From the viewpoint of an observer in the orbiting rocket, what happens to time on the other rocket as it falls toward the event horizon of the black hole?


Question: From the viewpoint of an observer in the orbiting rocket, what happens to time on the other rocket as it falls toward the event horizon of the black hole?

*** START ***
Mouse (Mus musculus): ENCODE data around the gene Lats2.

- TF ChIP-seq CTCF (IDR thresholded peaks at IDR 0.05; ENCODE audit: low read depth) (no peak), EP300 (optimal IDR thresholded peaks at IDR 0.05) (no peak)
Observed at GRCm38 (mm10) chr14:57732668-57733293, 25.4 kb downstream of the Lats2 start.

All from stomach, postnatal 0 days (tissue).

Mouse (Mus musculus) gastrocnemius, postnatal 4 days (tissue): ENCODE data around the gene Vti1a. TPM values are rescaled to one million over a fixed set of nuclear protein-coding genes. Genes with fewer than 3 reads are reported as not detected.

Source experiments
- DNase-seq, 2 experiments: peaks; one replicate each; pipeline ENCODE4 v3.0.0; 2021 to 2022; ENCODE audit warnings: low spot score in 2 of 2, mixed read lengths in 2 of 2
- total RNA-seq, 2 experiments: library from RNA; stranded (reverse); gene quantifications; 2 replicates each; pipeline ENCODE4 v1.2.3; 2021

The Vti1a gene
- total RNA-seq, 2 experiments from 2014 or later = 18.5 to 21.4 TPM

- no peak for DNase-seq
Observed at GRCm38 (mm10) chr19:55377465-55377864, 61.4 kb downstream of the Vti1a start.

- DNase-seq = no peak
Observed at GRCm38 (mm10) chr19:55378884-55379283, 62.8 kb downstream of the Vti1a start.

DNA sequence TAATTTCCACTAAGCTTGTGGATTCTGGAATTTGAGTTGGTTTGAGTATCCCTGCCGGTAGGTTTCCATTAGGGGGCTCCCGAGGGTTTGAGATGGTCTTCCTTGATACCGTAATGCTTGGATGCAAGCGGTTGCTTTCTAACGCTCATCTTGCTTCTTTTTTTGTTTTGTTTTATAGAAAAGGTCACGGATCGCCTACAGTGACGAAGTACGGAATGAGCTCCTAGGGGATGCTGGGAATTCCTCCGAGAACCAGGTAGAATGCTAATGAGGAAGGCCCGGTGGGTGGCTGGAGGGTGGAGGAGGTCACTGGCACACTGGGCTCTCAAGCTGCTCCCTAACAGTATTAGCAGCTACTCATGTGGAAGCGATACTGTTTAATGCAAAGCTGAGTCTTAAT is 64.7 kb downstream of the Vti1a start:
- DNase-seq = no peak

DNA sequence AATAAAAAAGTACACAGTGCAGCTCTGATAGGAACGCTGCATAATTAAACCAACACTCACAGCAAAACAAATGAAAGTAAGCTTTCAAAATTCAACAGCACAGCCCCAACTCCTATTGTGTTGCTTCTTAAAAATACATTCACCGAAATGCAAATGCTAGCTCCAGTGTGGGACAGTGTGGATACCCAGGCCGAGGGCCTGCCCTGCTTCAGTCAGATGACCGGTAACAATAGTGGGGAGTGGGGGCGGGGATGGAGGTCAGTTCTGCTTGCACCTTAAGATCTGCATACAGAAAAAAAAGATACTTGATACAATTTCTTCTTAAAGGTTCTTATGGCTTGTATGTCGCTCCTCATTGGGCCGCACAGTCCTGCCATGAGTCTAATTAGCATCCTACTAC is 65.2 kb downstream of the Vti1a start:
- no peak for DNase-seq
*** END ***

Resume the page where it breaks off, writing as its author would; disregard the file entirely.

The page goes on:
From the perspective of an observer in an orbiting rocket, the passage of time on another rocket falling toward a black hole's event horizon would appear to slow down significantly. This phenomenon, known as gravitational time dilation, occurs due to the intense gravitational pull of the black hole, which distorts spacetime around it. As the falling rocket approaches the event horizon, the observer would see its clock ticking slower and slower, eventually appearing to freeze at the moment it reaches the event horizon. However, this is an optical illusion; the falling rocket actually crosses the event horizon and continues inward, but the light signals that carry this information are stretched and redshifted to such an extent that they never reach the observer. For the occupants of the falling rocket, time would continue normally; they would not perceive any change as they pass through the event horizon into the black hole.

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